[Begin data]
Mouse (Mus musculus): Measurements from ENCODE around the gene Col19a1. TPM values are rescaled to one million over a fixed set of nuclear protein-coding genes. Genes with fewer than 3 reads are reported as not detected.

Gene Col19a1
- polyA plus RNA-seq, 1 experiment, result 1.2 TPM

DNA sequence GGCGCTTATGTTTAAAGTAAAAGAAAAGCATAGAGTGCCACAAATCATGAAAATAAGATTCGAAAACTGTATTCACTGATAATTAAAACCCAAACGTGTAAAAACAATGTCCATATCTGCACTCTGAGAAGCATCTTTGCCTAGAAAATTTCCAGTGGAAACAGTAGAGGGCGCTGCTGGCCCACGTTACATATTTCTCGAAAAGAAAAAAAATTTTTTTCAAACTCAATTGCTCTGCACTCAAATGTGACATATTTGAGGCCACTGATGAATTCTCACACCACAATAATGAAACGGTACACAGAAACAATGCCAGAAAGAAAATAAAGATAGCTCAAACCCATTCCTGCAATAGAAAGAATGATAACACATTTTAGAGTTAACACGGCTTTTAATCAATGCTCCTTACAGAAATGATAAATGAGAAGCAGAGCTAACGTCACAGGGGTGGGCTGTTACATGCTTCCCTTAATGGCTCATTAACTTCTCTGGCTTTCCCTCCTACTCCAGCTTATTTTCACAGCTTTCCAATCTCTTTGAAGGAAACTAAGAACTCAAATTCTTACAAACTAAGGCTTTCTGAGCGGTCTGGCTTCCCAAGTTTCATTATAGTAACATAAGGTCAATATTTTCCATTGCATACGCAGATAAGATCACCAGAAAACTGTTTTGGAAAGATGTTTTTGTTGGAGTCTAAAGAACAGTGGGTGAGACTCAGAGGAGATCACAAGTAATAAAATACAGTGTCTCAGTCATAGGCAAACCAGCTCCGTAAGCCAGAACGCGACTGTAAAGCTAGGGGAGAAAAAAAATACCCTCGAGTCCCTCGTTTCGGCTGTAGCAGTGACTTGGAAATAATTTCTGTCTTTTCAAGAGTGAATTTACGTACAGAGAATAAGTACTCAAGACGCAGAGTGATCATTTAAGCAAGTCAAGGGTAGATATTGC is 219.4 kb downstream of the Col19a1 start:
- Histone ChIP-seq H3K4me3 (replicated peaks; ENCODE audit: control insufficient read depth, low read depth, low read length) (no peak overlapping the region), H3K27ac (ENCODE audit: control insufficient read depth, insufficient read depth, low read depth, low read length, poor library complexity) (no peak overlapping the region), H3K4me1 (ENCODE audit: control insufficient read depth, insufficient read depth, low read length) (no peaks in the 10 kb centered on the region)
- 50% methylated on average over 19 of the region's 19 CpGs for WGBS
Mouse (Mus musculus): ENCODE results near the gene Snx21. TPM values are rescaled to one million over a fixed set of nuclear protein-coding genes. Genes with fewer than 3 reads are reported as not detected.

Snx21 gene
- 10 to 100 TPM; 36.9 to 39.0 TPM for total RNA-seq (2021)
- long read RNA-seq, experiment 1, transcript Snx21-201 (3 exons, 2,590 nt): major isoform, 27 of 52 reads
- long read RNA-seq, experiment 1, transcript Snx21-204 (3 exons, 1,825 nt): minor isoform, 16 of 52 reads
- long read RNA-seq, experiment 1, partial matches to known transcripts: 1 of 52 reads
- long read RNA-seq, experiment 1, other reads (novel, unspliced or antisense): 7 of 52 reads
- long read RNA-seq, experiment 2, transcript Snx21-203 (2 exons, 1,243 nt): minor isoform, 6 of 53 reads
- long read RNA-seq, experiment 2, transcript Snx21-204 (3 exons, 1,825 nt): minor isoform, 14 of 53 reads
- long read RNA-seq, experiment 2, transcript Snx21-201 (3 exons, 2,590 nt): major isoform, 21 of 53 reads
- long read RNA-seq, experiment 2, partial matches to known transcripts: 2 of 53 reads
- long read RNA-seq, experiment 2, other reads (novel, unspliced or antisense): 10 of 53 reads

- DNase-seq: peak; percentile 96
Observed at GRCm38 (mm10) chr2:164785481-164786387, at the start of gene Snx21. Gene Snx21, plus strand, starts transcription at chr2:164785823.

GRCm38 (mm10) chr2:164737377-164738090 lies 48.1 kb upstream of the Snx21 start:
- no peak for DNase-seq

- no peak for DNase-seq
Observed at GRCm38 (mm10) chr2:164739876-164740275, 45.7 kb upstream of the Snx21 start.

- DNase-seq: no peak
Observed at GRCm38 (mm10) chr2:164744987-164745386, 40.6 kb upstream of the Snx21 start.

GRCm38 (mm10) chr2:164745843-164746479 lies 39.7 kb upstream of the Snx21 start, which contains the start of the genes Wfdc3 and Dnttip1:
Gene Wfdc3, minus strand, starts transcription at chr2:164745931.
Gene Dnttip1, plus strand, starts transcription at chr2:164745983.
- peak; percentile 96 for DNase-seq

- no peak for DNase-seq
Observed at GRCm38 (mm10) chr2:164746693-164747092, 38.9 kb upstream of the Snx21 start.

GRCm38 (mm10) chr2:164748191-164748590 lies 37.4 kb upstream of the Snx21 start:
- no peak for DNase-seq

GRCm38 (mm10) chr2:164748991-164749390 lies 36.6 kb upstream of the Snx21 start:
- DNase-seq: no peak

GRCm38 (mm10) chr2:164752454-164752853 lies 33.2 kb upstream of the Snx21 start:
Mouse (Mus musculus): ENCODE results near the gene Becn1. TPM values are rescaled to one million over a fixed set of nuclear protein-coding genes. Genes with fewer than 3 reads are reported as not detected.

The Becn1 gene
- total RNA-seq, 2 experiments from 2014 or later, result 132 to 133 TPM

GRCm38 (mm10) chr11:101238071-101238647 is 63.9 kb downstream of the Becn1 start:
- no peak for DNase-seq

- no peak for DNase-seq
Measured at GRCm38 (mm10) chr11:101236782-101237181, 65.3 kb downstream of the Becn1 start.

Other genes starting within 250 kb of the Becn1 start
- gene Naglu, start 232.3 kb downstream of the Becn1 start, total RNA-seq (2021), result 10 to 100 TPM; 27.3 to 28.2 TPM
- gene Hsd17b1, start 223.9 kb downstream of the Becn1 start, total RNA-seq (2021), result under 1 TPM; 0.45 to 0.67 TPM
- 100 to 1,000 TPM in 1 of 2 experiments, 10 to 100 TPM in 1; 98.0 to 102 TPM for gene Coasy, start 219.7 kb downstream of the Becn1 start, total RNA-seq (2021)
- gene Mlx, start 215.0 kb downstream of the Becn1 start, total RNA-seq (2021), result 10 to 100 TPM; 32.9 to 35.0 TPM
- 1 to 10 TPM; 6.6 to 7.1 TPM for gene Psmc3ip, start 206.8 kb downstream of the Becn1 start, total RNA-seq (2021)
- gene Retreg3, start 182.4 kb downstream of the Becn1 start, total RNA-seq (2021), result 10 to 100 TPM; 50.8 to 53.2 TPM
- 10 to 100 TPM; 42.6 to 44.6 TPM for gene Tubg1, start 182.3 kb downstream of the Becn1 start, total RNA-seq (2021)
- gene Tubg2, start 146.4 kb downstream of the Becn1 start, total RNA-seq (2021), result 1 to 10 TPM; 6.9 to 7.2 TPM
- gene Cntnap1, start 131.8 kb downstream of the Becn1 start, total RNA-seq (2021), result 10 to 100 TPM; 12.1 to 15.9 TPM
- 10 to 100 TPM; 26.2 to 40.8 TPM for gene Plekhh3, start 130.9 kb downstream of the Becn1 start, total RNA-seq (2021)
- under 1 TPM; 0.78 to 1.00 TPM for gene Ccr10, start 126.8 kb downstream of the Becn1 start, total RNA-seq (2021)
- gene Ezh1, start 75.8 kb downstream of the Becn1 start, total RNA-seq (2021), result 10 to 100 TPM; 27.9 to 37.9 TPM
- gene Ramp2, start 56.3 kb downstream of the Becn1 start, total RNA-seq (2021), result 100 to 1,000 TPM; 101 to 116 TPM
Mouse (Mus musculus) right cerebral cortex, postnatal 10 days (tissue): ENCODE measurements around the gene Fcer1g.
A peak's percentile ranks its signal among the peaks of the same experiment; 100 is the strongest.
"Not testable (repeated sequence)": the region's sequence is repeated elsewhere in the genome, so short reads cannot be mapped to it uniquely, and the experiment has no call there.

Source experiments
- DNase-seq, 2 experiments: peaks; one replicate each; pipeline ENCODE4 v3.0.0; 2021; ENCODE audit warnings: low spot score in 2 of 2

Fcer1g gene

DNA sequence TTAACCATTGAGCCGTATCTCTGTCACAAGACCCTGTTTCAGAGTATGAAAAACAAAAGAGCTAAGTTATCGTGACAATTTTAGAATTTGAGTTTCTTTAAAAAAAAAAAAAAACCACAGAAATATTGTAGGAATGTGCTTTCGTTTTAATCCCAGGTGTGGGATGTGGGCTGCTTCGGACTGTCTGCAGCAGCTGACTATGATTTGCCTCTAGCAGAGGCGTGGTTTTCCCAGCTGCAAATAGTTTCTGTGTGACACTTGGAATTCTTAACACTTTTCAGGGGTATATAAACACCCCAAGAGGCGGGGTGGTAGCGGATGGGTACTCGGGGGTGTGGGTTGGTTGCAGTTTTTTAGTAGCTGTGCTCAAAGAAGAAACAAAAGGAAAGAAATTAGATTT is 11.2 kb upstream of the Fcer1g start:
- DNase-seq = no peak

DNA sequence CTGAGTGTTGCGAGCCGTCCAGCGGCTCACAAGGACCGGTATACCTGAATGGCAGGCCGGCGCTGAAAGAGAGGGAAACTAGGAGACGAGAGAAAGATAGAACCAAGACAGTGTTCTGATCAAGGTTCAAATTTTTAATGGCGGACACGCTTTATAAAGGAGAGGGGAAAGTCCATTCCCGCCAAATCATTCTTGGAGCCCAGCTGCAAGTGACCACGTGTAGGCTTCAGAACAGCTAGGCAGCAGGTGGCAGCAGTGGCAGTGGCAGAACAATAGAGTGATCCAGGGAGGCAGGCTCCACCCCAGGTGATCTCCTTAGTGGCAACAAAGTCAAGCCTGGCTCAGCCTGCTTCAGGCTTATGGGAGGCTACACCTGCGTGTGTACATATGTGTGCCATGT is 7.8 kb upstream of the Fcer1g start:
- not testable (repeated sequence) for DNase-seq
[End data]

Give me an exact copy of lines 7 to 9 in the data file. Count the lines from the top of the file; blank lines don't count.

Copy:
Mouse (Mus musculus): ENCODE results near the gene Snx21. TPM values are rescaled to one million over a fixed set of nuclear protein-coding genes. Genes with fewer than 3 reads are reported as not detected.

Snx21 gene
- 10 to 100 TPM; 36.9 to 39.0 TPM for total RNA-seq (2021)